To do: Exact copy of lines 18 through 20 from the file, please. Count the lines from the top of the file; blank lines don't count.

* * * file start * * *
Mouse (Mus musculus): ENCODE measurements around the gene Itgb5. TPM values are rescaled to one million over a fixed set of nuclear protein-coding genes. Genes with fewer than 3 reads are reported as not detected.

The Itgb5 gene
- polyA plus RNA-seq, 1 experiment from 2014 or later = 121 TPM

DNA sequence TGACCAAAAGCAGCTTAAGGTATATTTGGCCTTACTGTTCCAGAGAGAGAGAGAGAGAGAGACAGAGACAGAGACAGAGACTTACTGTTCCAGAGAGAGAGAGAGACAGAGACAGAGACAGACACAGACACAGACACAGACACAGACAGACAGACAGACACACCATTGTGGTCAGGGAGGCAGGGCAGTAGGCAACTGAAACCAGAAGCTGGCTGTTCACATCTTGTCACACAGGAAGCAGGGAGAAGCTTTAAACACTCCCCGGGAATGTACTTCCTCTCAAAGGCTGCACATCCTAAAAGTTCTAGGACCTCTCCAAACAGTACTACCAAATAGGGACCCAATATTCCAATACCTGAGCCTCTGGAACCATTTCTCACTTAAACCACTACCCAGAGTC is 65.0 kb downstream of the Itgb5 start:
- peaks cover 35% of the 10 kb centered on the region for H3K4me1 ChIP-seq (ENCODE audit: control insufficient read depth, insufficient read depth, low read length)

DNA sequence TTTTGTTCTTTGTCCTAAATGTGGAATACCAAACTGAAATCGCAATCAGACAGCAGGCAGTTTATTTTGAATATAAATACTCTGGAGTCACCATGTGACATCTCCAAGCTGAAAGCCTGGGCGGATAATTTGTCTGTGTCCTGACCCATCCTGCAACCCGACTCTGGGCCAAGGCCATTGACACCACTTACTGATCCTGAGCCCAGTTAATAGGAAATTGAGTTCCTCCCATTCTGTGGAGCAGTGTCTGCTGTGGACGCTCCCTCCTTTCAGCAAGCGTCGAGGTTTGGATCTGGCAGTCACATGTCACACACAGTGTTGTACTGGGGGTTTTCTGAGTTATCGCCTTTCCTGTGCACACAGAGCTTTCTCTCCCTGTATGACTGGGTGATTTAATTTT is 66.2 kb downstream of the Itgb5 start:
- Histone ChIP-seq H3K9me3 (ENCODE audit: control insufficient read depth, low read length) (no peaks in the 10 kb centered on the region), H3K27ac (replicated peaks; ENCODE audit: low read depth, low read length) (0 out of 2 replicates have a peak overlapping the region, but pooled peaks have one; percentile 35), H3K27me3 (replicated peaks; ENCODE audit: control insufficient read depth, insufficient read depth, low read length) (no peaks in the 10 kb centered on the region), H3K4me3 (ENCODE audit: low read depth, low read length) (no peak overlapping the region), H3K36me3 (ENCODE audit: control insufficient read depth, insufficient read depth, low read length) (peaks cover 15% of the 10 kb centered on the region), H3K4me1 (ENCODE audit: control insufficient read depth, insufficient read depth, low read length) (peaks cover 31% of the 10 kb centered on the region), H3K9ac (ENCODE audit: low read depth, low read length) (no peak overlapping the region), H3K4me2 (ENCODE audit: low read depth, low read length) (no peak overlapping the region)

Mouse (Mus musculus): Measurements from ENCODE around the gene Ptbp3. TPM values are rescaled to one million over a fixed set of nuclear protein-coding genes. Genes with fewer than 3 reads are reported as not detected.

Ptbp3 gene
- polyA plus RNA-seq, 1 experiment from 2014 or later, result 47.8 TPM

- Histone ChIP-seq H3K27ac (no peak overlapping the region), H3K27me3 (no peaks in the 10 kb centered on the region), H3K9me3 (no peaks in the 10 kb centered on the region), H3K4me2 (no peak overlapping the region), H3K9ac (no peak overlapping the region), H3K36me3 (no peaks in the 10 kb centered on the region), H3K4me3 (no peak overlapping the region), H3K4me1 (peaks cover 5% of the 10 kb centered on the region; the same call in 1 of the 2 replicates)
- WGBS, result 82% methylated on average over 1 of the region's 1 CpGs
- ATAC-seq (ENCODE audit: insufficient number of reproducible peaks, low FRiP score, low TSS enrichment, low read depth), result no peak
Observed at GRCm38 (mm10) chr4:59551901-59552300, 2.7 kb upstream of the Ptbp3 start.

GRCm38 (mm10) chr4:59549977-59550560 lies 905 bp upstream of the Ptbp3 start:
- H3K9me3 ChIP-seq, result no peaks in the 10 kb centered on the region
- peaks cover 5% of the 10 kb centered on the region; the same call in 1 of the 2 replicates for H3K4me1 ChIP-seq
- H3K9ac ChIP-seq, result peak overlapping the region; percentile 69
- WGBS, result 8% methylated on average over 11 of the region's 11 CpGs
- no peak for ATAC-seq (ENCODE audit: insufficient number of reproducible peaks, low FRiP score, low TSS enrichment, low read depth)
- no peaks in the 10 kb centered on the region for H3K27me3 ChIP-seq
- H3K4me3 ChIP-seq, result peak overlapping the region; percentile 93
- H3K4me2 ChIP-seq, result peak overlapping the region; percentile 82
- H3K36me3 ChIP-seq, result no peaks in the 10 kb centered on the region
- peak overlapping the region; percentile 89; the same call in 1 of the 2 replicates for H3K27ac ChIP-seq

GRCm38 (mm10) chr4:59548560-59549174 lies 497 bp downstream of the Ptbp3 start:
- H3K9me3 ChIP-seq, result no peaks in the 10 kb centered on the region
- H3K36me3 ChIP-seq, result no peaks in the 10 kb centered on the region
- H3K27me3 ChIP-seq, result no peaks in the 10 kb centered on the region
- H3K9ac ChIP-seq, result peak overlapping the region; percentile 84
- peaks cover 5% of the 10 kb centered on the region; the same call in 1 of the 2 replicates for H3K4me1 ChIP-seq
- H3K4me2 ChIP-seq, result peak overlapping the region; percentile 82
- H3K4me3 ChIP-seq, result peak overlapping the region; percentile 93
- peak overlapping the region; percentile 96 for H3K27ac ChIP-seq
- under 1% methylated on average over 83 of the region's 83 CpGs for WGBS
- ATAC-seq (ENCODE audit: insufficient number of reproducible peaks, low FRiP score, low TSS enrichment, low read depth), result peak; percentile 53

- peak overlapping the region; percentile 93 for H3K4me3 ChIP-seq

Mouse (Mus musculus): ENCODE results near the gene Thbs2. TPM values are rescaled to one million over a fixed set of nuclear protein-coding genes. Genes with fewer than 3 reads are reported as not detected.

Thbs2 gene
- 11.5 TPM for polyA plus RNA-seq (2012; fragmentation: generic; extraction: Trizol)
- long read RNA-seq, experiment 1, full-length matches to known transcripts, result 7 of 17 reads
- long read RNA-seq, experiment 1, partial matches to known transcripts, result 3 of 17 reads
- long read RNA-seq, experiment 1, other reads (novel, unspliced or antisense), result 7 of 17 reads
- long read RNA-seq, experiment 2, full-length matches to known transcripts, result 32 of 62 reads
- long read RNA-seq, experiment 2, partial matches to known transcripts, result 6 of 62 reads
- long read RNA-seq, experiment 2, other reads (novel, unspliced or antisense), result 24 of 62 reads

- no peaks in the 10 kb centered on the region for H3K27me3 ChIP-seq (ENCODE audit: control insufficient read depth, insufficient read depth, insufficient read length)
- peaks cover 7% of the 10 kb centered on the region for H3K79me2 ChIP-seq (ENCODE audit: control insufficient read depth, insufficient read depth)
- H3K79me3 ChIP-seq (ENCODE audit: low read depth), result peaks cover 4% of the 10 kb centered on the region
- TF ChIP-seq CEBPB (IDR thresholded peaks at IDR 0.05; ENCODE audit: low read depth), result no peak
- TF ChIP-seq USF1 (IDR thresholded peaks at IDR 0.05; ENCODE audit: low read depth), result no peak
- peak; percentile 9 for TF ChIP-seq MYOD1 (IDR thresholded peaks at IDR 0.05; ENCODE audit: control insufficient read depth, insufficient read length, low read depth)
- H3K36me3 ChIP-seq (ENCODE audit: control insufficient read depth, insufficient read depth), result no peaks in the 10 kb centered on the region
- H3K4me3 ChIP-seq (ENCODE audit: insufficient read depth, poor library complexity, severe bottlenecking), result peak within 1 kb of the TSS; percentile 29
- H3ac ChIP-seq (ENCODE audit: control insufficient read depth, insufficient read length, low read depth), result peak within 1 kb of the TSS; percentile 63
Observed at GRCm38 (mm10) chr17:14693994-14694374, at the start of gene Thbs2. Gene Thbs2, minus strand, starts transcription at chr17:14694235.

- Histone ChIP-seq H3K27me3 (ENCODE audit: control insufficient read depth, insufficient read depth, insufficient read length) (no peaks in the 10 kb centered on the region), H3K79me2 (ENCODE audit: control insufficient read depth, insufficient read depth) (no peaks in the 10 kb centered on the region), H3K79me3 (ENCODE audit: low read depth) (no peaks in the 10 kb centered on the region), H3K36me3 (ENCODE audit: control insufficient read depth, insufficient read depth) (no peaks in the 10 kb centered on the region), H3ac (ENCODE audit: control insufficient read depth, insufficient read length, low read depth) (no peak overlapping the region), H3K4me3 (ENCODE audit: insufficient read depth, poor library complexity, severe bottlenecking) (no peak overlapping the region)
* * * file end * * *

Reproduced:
- H3K9ac ChIP-seq, result peak overlapping the region; percentile 69
- WGBS, result 8% methylated on average over 11 of the region's 11 CpGs
- no peak for ATAC-seq (ENCODE audit: insufficient number of reproducible peaks, low FRiP score, low TSS enrichment, low read depth)